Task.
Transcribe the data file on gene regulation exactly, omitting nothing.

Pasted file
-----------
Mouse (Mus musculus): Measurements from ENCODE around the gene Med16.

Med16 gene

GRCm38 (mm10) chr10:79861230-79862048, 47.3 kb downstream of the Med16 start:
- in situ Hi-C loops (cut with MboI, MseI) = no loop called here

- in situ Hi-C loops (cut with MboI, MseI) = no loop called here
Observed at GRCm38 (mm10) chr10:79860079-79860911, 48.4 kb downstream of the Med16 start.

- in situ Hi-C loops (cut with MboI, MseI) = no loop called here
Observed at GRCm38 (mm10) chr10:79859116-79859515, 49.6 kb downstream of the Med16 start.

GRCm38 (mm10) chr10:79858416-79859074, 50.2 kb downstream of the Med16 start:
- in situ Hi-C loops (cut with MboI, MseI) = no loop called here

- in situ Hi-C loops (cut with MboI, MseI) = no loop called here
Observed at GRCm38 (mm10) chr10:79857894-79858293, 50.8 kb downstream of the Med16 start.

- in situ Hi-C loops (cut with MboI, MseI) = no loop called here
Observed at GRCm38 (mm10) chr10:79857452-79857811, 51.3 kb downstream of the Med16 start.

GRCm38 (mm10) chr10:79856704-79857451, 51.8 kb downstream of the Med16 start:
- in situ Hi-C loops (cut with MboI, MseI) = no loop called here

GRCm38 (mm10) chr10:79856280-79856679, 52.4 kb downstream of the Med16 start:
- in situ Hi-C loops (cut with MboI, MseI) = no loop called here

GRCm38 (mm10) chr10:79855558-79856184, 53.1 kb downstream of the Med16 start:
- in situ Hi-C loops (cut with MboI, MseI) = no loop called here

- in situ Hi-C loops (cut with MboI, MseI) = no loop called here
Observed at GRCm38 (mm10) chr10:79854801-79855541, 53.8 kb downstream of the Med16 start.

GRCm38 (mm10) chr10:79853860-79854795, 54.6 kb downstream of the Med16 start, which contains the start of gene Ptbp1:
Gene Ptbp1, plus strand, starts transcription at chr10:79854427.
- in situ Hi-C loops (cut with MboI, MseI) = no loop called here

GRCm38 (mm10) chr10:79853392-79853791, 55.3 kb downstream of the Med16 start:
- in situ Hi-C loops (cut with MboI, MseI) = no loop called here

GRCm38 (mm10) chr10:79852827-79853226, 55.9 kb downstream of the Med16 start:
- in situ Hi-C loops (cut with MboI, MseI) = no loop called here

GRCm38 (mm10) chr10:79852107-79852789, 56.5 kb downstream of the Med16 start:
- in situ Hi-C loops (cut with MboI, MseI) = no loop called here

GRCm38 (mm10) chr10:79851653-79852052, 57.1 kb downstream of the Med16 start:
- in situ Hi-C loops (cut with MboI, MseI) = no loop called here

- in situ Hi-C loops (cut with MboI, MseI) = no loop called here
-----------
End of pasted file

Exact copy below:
Mouse (Mus musculus): Measurements from ENCODE around the gene Med16.

Med16 gene

GRCm38 (mm10) chr10:79861230-79862048, 47.3 kb downstream of the Med16 start:
- in situ Hi-C loops (cut with MboI, MseI) = no loop called here

- in situ Hi-C loops (cut with MboI, MseI) = no loop called here
Observed at GRCm38 (mm10) chr10:79860079-79860911, 48.4 kb downstream of the Med16 start.

- in situ Hi-C loops (cut with MboI, MseI) = no loop called here
Observed at GRCm38 (mm10) chr10:79859116-79859515, 49.6 kb downstream of the Med16 start.

GRCm38 (mm10) chr10:79858416-79859074, 50.2 kb downstream of the Med16 start:
- in situ Hi-C loops (cut with MboI, MseI) = no loop called here

- in situ Hi-C loops (cut with MboI, MseI) = no loop called here
Observed at GRCm38 (mm10) chr10:79857894-79858293, 50.8 kb downstream of the Med16 start.

- in situ Hi-C loops (cut with MboI, MseI) = no loop called here
Observed at GRCm38 (mm10) chr10:79857452-79857811, 51.3 kb downstream of the Med16 start.

GRCm38 (mm10) chr10:79856704-79857451, 51.8 kb downstream of the Med16 start:
- in situ Hi-C loops (cut with MboI, MseI) = no loop called here

GRCm38 (mm10) chr10:79856280-79856679, 52.4 kb downstream of the Med16 start:
- in situ Hi-C loops (cut with MboI, MseI) = no loop called here

GRCm38 (mm10) chr10:79855558-79856184, 53.1 kb downstream of the Med16 start:
- in situ Hi-C loops (cut with MboI, MseI) = no loop called here

- in situ Hi-C loops (cut with MboI, MseI) = no loop called here
Observed at GRCm38 (mm10) chr10:79854801-79855541, 53.8 kb downstream of the Med16 start.

GRCm38 (mm10) chr10:79853860-79854795, 54.6 kb downstream of the Med16 start, which contains the start of gene Ptbp1:
Gene Ptbp1, plus strand, starts transcription at chr10:79854427.
- in situ Hi-C loops (cut with MboI, MseI) = no loop called here

GRCm38 (mm10) chr10:79853392-79853791, 55.3 kb downstream of the Med16 start:
- in situ Hi-C loops (cut with MboI, MseI) = no loop called here

GRCm38 (mm10) chr10:79852827-79853226, 55.9 kb downstream of the Med16 start:
- in situ Hi-C loops (cut with MboI, MseI) = no loop called here

GRCm38 (mm10) chr10:79852107-79852789, 56.5 kb downstream of the Med16 start:
- in situ Hi-C loops (cut with MboI, MseI) = no loop called here

GRCm38 (mm10) chr10:79851653-79852052, 57.1 kb downstream of the Med16 start:
- in situ Hi-C loops (cut with MboI, MseI) = no loop called here

- in situ Hi-C loops (cut with MboI, MseI) = no loop called here